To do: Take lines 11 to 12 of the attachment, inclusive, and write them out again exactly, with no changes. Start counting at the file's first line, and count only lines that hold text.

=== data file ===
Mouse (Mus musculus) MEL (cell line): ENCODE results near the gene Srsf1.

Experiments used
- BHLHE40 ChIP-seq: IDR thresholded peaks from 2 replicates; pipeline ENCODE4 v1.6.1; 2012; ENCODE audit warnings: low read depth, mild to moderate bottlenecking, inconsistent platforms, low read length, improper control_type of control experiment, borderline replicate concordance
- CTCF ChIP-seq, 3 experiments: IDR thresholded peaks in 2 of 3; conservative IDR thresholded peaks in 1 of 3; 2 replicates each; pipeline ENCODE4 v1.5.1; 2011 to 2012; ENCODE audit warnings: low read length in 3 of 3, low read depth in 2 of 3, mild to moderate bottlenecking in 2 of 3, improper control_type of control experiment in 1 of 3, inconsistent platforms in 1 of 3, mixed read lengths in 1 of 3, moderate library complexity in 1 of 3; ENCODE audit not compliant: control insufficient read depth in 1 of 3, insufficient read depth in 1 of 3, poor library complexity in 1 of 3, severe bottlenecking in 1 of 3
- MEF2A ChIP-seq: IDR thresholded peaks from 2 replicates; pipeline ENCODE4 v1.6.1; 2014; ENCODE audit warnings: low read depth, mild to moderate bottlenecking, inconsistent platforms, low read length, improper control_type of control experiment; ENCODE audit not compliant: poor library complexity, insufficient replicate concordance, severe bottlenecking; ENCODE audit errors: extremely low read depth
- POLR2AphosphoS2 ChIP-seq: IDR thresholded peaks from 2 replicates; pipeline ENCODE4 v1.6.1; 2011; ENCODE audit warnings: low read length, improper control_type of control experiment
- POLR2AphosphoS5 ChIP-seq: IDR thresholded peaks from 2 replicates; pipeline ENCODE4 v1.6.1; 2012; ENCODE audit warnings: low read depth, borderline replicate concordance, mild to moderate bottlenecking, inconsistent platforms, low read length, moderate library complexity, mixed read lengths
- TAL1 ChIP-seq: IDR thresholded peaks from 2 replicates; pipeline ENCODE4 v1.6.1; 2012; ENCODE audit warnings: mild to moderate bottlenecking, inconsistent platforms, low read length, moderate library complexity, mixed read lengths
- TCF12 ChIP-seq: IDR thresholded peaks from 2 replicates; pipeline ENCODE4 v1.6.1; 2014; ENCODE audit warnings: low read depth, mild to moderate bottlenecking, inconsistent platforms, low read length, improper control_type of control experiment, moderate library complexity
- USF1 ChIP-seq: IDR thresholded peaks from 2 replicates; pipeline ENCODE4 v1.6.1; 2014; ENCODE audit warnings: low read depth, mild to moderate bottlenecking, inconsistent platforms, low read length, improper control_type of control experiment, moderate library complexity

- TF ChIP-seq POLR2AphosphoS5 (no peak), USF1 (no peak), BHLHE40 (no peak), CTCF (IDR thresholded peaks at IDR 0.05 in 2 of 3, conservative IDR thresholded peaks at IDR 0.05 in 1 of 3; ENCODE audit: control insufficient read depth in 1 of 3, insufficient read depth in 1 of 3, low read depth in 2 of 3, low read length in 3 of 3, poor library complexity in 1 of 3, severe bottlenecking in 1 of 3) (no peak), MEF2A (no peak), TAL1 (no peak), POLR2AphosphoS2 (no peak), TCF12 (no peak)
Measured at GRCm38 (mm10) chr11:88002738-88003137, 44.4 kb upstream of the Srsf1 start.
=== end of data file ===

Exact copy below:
- TF ChIP-seq POLR2AphosphoS5 (no peak), USF1 (no peak), BHLHE40 (no peak), CTCF (IDR thresholded peaks at IDR 0.05 in 2 of 3, conservative IDR thresholded peaks at IDR 0.05 in 1 of 3; ENCODE audit: control insufficient read depth in 1 of 3, insufficient read depth in 1 of 3, low read depth in 2 of 3, low read length in 3 of 3, poor library complexity in 1 of 3, severe bottlenecking in 1 of 3) (no peak), MEF2A (no peak), TAL1 (no peak), POLR2AphosphoS2 (no peak), TCF12 (no peak)
Measured at GRCm38 (mm10) chr11:88002738-88003137, 44.4 kb upstream of the Srsf1 start.